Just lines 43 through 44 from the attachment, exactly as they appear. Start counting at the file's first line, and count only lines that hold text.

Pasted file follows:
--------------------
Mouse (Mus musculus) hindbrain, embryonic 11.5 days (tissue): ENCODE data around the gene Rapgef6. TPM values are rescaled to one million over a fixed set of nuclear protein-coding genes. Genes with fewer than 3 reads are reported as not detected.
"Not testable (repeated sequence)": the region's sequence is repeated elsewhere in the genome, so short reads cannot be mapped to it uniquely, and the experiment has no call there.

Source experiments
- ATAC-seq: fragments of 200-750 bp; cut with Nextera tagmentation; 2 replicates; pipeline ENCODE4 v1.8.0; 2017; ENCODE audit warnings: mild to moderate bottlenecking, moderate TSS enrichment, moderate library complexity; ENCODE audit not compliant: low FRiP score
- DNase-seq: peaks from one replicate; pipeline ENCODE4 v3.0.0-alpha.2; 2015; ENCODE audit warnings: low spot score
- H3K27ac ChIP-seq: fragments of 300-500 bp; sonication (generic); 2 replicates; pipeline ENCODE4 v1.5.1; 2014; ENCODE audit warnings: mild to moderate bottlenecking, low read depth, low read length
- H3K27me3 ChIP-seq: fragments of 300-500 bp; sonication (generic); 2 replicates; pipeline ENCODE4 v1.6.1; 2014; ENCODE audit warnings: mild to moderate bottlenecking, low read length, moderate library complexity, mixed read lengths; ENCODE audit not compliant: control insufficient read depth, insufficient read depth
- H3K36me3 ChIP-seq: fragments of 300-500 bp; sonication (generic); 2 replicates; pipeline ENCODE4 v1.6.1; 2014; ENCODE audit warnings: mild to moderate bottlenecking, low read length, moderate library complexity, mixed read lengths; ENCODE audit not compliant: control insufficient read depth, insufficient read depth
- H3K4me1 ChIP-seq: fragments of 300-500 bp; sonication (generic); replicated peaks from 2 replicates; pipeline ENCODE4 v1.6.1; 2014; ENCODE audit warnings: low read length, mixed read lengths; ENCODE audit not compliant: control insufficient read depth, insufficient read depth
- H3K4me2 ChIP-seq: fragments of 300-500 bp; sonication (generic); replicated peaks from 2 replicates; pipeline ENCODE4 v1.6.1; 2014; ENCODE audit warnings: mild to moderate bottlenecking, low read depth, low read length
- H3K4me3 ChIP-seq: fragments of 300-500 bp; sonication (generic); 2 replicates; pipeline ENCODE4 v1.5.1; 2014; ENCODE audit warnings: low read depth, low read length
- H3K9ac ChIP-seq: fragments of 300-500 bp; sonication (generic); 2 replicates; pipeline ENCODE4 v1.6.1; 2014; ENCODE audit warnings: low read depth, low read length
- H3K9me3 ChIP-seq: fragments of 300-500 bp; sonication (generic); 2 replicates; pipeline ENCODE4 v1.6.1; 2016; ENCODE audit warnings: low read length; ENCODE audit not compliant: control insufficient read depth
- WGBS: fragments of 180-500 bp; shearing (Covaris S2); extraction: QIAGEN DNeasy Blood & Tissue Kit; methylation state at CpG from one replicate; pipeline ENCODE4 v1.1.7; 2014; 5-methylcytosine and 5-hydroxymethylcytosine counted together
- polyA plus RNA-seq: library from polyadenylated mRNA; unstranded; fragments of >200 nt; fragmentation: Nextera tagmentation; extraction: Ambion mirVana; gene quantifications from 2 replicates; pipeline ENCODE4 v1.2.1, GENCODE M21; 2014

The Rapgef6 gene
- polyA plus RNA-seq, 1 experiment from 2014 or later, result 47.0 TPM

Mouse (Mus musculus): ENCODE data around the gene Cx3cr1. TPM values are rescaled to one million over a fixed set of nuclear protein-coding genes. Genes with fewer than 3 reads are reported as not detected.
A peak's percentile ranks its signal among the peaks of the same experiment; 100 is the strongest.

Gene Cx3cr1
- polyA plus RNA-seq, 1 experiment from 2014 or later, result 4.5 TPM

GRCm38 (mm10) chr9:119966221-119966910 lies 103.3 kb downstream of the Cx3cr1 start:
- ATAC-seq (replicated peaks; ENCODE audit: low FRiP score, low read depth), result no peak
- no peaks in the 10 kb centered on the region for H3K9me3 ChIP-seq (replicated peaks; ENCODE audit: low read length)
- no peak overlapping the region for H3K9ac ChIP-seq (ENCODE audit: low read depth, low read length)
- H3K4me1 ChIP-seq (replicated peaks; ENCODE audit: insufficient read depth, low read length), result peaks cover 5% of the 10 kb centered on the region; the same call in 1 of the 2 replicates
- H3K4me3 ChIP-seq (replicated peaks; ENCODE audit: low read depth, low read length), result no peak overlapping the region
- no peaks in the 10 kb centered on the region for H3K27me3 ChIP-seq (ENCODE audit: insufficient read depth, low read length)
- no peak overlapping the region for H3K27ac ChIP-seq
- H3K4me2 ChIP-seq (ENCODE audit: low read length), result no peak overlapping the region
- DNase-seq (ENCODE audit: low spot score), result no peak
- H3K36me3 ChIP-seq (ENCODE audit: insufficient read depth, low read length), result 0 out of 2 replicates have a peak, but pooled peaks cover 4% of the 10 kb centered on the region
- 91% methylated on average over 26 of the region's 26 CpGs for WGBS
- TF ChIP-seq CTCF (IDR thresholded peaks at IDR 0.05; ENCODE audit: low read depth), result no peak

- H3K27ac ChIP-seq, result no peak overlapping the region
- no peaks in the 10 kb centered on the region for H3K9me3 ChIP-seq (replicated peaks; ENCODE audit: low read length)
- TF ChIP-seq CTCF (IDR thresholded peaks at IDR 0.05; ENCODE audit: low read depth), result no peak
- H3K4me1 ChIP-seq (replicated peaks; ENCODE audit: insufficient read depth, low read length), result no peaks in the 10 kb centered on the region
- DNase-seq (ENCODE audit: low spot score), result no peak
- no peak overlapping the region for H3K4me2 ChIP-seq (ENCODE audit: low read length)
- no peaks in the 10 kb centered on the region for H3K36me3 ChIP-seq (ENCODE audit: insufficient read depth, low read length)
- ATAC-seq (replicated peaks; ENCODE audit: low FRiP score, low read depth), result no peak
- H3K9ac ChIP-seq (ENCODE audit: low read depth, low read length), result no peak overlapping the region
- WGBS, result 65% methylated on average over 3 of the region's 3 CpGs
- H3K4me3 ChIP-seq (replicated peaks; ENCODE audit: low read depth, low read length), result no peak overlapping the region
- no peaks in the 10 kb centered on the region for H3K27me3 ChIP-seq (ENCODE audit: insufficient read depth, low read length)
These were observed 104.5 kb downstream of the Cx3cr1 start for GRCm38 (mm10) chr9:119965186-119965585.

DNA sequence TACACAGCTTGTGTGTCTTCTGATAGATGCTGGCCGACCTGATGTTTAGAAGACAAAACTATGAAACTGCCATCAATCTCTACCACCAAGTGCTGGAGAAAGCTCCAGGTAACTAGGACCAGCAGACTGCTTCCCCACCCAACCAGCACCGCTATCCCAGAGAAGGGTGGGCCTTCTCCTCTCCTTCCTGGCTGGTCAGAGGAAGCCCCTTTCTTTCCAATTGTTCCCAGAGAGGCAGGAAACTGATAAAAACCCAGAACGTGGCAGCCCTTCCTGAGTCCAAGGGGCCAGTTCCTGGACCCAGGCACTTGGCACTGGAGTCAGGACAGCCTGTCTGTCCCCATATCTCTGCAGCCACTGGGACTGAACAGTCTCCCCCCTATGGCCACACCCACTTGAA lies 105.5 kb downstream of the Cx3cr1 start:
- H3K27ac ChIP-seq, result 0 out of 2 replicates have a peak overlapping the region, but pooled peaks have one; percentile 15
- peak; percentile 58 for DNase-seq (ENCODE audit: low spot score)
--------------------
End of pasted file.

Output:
- H3K9ac ChIP-seq (ENCODE audit: low read depth, low read length), result no peak overlapping the region
- WGBS, result 65% methylated on average over 3 of the region's 3 CpGs